May 2009 Archives

Thursday, I received a phone call informing me I was to be the graduation speaker today (Sunday).  "Wow! This is short notice," I said to the person who called me with the news.  "I'm sure you will think of something," she replied.  Well, I had a busy weekend, so I never really had time to sit down and type up a speech.  Yesterday, I told a couple of individuals, one who was my ex-wife, Leona, "I am going to have to wing it."  "Well you like to talk, so you shouldn't have any trouble," Leona told me, and they all had a good laugh.

This morning (Sunday), I still had not started my speech because I had not yet decided on what to say.  As I was getting ready to jump in the shower for my "monthly" shower, my son, Marshall, was leaving to go to his mother's house to put up a tent for one of the graduates who happened to be his half-brother.  He was gone for a couple of seconds when he came back in cussing, "I left my car door [unlocked] and someone ripped off my stereo, again," he said.  This is the second time he had his stereo stolen from his car, and I wanted to remind him about all the times I told him to lock his car, but I bit my tongue.  After all, he was the victim, and it made no sense to blame him.

The fact that someone came into our yard and stole a stereo from my son's car reminded me about the research I have been conducting on the customs of our ancestors and how they would never steal from a fellow tribal member.  Truth is, I was amazed how ethical they were.  George Catlin, a world famous artist who lived among  forty-eight Native American tribes in the mid-1800s, said this about our ancestors.

  • I love a people who have always made me feel welcome to the best they had.
  • I love a people who are honest without laws, who have no jails and no poorhouses.
  • I love a people who keep the commandments without ever having read them or heard them preached from the pulpit.
  • I love a people who never swear, who never take the name of God in vain.
  • I love a people who love their neighbor as they love themselves.
  • I love a people who worship God without a bible, for I believe that God loves them also.
  • I love a people whose religion is all the same, and who are free from religious animosity.
  • I love a people who have never raised a hand against me, or stole my property, where there was no law to punish them for either.
  • I love a people who have never fought a battle with white men, except on their own ground.
  • I love and don't fear mankind where God has made and left them, for there they are children.
  • I love a people who live and keep what is their own without locks and keys.
  • I love a people who do the best they can.
  • And oh, how I love a people who don't live for the love of money.
George Catlin was not the only European who was impressed by ethical behavior of our ancestors.  The majority of the first white men who encountered our ancestors had nothing but good words to say to describe their character.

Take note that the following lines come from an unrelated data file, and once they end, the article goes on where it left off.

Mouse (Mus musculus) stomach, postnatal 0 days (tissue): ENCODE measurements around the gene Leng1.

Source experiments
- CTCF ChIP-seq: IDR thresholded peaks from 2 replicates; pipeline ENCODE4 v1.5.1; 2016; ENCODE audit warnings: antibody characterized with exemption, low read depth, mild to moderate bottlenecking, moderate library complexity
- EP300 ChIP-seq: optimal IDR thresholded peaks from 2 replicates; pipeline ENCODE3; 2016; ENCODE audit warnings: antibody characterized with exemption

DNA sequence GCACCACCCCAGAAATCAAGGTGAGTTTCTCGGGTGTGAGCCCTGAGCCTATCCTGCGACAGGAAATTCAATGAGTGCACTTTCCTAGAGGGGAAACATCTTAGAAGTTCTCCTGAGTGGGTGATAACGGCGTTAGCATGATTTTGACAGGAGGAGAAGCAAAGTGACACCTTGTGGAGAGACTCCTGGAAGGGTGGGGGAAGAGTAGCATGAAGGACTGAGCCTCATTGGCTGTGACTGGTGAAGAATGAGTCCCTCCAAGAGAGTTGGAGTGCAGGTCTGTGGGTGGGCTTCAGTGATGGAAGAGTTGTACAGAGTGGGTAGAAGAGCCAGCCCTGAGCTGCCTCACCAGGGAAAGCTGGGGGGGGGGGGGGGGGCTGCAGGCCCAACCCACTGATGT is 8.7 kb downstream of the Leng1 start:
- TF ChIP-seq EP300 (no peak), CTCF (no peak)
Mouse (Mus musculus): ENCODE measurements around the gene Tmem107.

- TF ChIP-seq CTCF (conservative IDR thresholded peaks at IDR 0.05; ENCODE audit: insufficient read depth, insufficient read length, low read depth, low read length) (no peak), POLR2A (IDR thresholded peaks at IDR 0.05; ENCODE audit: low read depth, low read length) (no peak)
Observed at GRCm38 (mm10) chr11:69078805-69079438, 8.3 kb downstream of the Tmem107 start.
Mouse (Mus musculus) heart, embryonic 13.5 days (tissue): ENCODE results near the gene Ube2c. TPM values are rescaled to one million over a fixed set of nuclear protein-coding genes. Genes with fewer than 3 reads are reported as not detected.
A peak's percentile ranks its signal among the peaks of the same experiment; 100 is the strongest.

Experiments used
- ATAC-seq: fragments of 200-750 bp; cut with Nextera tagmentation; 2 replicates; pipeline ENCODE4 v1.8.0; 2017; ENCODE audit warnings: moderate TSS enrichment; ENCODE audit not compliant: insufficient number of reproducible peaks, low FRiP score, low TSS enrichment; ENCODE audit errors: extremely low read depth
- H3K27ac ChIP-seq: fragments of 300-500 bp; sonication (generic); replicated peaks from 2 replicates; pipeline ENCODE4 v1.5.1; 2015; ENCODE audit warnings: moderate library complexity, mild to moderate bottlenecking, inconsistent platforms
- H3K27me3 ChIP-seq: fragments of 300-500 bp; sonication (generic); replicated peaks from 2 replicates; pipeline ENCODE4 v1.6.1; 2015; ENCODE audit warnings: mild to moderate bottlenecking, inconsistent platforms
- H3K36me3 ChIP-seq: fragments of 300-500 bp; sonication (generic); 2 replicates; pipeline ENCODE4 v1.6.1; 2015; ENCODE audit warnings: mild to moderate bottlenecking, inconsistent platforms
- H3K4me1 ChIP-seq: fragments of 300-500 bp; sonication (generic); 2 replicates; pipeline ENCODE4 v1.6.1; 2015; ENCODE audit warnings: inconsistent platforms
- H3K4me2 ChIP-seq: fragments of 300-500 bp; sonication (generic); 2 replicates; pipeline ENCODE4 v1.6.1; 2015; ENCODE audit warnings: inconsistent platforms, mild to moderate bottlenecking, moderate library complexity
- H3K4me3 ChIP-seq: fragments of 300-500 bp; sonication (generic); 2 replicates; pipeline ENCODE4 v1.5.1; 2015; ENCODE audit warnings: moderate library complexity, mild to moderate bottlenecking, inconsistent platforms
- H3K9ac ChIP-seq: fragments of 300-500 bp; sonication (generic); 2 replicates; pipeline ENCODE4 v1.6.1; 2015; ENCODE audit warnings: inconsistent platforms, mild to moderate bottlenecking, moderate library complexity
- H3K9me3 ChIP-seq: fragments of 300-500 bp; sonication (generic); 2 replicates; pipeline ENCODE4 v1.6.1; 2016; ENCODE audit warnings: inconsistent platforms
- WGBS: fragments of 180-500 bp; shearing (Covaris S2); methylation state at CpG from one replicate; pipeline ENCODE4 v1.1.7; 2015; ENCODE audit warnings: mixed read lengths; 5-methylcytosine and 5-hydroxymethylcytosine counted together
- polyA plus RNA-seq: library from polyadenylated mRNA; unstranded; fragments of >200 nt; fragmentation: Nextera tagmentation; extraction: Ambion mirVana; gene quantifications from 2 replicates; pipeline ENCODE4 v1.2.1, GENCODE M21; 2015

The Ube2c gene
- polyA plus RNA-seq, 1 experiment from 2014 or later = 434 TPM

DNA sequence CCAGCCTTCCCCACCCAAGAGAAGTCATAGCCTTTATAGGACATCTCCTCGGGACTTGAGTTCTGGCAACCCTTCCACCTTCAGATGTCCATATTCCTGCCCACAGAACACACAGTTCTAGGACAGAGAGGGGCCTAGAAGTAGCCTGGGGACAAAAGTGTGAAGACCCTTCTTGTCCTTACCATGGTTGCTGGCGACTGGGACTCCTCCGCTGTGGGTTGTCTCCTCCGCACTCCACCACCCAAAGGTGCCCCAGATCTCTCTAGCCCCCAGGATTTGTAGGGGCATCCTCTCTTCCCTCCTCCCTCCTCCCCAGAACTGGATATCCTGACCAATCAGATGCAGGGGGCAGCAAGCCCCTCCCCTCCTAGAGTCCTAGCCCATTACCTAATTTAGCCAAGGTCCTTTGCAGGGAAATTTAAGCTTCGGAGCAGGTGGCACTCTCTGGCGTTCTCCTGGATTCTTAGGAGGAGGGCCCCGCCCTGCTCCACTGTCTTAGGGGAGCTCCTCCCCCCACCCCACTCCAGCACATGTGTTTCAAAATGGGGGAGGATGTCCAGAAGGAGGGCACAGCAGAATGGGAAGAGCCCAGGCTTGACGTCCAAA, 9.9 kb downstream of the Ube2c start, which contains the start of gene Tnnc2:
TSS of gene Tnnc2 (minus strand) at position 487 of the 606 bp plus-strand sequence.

Why were our ancestors such virtuous people?  I can't speak for other tribes, but I do know our Dakota ancestors religiously followed the traditional values of courage, honesty, perseverance, and generosity throughout every aspect of their lives.  Living in a society with no written laws, with no locks, where everyone depended on each other, they had to develop a society that followed ethical values very closely.  As a result, our ancestors were very courageous, they were extremely honest, they persevered in the face of enormous hardships, and yet they were extremely generous.  Due to religiously following these values, the society they lived in did not need any written laws, did not need policemen, as we know them today, or punishments as we have today.  

What happened to us that we no longer practice these four values?  Here's what happened...  When a free-roaming freedom-loving people such as our ancestors are defeated militarily, and placed in the confines of a small space like a reservation, they lose much of who they are.  We lost our customs and culture that kept peace and harmony in tribal villages.  Alcoholism and other social ills have created a dysfunctional atmosphere that plagues us to this day.  Sadly, our ancestors' values of courage, honesty, perseverance, and generosity have been forgotten.

I will be the first to admit, I did not follow these values throughout most of my life.  During the course of my life, I have committed many cowardly and unethical acts.  However, for the past several years, I have put a lot of time into studying how our ancestors lived.  The more I learn about our traditional Dakota values of  courage, honesty, perseverance, and generosity, the more I strive to follow them.  By trying to follow these four values, I find that I am a much happier, more contented, person.

I want to close with this message to our graduates; should you [2009 graduates] decide to incorporate our Dakota values of courage, honesty, perseverance, and generosity into your daily lives, you will become much more responsible adults.  For without these values, you will be a mediocre worker, a mediocre supervisor or administrator, or a mediocre leader.  If do not have the courage to speak up and do what is right, you will always be frustrated and unhappy.  You will be known as a cowardly person who never keeps your word and people will know they cannot depend upon you.  If you are known as a dishonest person, people will not trust you; even your families and relatives will be cautious around you.  They will not give you any major responsibilities that may require good character.  If you do not have the perseverance to find and keep a job, you will have a hard time supporting your family.  Our ancestors believed so strongly in honesty that liars were put to death, and people who stole from others were ostracized for the rest of their lives.  By incorporating our traditional values: courage, honesty, perseverance, and generosity, into your daily life, you will live happy contented successful respected lives.